Red Poppy

An Ongoing Tribute To ‘Poppy Day’

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Poppy Day,
also known as Remembrance Day
& Armistice Day,
is Veteran’s Day in the
British Commonwealth.

It is always observed on November 11, without exception since that was Armistice Day — the day, in 1918, the armistice [i.e., truce] was signed the Allies [i.e., US the good guys] and Germany, at Compiègne, France, to bring to an end World War I [1914 to 1918], which involved over 70 million troops and had killed more than 9 million combatants.

The armistice was signed, symbolically, on the ‘eleventh hour of the eleventh day of the eleventh month‘, 11 a.m., on 11/11, 1918 in a railway carriage in the woods of Compiègne, in northern France. [Yes, I have visited Compiègne and seen the railway carriage].

The poppies symbolize those that grew in profusion across some of the worst battlefields. [Think of French Claude Monet’s ‘Poppies Blooming’ painted in 1873.]

A Canadian physician, Lieutenant Colonel John McCrae, who was serving in WW I,wrote a poem, in 1915, called ‘In Flanders Fields‘, after attending the funeral of a fellow soldier [‘Flanders‘ being a region in northern Europe in which there was heavy fighting]. The first verse of it went:

 In Flanders fields the poppies blow

Between the crosses, row on row,

That mark our place; and in the sky

The larks, still bravely singing, fly

Scarce heard amid the guns below.

An autographed copy of the poem that gives us this lovely tradition.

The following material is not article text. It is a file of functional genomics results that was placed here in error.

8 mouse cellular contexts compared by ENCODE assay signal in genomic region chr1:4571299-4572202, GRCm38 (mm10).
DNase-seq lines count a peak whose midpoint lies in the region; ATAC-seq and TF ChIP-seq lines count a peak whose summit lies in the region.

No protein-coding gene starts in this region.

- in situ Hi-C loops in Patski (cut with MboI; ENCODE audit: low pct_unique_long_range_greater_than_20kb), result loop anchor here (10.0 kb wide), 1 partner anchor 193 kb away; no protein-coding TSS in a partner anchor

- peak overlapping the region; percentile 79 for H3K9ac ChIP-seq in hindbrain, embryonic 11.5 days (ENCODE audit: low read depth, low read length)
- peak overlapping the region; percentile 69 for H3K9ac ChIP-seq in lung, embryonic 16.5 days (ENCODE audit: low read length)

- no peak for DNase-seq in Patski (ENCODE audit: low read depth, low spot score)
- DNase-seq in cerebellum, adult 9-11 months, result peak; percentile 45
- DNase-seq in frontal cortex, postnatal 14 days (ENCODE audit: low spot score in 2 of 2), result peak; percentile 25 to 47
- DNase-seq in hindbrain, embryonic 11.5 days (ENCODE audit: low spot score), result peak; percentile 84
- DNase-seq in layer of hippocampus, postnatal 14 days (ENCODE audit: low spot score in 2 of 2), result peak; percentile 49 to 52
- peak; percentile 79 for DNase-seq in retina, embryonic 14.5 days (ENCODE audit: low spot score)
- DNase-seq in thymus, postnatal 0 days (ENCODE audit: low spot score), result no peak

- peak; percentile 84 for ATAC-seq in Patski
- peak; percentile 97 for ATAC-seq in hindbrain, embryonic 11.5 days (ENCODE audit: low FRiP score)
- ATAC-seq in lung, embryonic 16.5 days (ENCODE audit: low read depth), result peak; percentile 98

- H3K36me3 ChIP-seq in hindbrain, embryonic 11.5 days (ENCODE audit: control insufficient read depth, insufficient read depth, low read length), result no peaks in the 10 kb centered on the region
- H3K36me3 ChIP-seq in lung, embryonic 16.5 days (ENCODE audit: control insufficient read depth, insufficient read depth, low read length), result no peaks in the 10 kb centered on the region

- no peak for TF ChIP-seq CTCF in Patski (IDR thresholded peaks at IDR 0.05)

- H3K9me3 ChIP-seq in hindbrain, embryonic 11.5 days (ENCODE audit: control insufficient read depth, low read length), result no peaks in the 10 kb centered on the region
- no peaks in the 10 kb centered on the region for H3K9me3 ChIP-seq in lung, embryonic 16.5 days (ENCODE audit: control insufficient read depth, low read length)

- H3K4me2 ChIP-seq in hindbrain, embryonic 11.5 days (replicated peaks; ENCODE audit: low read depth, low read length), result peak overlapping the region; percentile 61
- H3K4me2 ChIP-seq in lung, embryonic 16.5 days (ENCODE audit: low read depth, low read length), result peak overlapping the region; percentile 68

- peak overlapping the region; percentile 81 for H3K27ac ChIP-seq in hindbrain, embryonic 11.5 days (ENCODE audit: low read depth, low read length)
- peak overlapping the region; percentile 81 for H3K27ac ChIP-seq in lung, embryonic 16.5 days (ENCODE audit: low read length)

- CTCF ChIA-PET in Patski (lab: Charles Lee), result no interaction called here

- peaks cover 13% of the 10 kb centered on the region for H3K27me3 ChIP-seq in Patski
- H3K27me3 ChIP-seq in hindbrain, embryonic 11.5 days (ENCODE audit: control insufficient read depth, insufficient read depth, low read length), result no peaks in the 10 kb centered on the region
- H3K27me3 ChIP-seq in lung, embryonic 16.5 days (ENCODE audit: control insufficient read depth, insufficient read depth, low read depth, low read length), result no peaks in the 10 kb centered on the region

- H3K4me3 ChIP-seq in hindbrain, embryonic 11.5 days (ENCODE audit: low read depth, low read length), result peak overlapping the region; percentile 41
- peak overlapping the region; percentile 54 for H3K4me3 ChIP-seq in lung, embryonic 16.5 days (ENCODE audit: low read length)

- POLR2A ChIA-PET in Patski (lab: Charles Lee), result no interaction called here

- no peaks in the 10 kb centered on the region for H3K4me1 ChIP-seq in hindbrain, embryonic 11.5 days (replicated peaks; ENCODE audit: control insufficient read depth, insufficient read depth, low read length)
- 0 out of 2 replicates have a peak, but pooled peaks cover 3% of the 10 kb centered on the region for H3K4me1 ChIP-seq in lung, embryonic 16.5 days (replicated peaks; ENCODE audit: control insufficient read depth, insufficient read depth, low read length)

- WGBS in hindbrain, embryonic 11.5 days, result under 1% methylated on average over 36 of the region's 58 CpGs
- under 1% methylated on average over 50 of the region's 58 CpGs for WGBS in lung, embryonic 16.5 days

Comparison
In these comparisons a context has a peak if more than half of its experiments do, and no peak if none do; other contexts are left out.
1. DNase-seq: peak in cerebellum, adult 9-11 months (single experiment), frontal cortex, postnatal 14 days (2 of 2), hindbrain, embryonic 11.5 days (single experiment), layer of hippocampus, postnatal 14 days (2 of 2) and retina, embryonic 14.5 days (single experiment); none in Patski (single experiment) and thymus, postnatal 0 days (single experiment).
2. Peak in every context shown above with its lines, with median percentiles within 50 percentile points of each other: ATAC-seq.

Inscription of the complete poem in a bronze “book” at the John McCrae memorial at his birthplace in Guelph, Ontario, Canada.

Canadian Lieutenant Colonel John McCrae [Nov. 30, 1872 to Jan. 28, 1918] — soldier, physician & poet. He died, at 45, of pneumonia while commanding No. 3 Canadian General Hospital (McGill) at Boulogne [France]. He was buried closeby.

Click to explore.

George Edward Honey’s suggestion of a few minutes of silence

Plaque in memory of Australian Edward George Honey in “Kings Domain”, Birdwood Avenue, City of Melbourne, Down Under.

London Evening News in 1918.

On May 8, 1919, a letter to the editor signed ‘Warren Foster’ appears in London Evening News proposing the first anniversary of the armistice ending World War I 1918 November 11th, be commemorated by several moments of silence.

The author, actually an Australian journalist named George Edward Honey, living in London (U.K.), after being invalided out of the in the British army with a leg injury, was concerned about the huge celebrations on the streets on “Victory Day” 1918.